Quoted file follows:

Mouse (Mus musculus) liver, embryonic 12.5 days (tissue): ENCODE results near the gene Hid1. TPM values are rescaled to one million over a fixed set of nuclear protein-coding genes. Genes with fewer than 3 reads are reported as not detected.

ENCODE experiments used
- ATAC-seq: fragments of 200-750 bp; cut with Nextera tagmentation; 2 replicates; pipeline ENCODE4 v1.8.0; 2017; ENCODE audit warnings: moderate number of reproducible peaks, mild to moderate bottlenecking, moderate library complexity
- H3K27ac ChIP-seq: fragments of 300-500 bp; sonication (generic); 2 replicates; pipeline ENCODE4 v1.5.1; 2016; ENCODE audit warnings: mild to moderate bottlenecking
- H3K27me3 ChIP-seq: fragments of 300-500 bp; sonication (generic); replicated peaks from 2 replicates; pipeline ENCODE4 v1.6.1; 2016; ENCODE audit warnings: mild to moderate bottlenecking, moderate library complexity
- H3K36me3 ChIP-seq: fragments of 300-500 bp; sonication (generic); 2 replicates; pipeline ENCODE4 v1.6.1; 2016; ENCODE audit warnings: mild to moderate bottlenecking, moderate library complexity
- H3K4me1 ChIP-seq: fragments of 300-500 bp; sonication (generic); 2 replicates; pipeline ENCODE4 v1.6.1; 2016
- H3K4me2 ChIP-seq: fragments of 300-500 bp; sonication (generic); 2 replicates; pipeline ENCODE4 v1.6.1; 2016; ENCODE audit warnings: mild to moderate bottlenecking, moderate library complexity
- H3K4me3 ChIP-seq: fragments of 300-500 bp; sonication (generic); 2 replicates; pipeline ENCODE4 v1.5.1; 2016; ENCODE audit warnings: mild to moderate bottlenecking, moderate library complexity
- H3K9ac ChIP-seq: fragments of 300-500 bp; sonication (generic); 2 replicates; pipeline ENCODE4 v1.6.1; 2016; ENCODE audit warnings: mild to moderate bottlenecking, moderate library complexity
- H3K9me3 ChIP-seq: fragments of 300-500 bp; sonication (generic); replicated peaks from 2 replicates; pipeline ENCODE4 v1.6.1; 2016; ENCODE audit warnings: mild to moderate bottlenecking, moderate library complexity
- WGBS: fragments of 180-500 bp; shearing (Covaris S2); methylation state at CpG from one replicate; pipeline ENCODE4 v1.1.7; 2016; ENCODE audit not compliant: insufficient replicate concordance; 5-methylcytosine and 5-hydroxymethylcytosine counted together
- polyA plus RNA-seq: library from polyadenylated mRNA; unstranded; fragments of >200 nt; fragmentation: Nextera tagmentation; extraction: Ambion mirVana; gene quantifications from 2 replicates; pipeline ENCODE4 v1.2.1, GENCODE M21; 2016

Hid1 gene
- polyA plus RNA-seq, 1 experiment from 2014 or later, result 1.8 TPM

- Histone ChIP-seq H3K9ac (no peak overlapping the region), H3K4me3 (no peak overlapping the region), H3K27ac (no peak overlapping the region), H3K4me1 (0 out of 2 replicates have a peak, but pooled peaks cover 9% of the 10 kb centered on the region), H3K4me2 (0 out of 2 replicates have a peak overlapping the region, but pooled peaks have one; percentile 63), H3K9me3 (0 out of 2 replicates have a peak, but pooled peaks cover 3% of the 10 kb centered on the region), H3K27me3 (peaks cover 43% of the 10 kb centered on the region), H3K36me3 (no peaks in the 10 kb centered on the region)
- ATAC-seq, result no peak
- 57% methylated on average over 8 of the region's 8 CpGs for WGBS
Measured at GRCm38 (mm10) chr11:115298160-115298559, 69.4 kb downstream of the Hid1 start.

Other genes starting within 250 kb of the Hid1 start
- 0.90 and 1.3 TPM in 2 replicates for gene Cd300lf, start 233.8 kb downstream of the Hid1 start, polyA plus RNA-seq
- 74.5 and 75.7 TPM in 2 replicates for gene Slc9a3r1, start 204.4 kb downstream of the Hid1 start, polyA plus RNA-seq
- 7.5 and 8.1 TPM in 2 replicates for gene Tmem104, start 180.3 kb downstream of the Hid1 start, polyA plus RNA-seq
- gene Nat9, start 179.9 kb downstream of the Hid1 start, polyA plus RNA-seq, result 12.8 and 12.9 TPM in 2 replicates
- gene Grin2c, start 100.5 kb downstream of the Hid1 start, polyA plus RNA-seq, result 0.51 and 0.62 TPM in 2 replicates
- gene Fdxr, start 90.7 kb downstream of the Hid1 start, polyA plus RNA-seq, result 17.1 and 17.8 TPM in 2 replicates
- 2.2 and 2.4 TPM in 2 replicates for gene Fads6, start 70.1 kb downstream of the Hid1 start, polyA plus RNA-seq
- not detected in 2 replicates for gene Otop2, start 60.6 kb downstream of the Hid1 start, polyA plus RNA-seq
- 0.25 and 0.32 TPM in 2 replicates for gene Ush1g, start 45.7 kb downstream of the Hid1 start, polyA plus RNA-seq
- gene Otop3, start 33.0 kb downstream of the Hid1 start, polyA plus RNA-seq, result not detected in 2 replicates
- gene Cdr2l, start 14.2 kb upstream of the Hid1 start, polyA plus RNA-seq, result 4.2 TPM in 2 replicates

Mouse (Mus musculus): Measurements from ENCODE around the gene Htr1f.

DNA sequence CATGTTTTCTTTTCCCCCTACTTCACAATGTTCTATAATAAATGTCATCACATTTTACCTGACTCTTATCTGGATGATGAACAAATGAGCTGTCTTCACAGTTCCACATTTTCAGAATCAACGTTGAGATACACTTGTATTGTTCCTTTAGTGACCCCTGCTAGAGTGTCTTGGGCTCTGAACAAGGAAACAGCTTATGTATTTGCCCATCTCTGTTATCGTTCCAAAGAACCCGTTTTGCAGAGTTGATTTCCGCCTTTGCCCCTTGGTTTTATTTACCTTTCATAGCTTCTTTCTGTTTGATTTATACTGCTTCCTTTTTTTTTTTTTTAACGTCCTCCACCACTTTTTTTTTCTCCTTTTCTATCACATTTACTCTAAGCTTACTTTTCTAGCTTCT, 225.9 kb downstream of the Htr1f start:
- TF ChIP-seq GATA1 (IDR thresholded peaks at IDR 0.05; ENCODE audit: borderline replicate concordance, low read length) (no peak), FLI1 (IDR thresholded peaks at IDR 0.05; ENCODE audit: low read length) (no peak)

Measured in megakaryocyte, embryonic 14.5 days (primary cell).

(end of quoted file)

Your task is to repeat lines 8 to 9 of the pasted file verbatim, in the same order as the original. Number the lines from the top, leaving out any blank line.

- H3K4me2 ChIP-seq: fragments of 300-500 bp; sonication (generic); 2 replicates; pipeline ENCODE4 v1.6.1; 2016; ENCODE audit warnings: mild to moderate bottlenecking, moderate library complexity
- H3K4me3 ChIP-seq: fragments of 300-500 bp; sonication (generic); 2 replicates; pipeline ENCODE4 v1.5.1; 2016; ENCODE audit warnings: mild to moderate bottlenecking, moderate library complexity